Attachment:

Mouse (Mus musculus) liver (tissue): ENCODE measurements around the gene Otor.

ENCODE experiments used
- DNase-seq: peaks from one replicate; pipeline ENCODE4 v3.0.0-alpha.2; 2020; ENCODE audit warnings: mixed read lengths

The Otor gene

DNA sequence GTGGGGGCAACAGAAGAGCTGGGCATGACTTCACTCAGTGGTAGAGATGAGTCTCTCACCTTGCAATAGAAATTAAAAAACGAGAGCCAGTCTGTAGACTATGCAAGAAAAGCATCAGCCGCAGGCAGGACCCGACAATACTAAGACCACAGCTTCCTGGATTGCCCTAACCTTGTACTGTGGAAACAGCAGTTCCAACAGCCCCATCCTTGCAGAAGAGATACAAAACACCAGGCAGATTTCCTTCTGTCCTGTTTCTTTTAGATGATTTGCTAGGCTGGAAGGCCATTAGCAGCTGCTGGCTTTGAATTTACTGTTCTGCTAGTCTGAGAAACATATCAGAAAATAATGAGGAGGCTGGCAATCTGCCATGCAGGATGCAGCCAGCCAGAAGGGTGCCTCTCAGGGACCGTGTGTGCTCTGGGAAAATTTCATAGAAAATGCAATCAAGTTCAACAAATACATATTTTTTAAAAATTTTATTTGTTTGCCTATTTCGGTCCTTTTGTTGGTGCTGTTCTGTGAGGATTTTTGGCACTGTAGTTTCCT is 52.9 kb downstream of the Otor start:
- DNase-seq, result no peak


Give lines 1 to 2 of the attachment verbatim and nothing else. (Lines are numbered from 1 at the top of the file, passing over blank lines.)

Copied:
Mouse (Mus musculus) liver (tissue): ENCODE measurements around the gene Otor.

ENCODE experiments used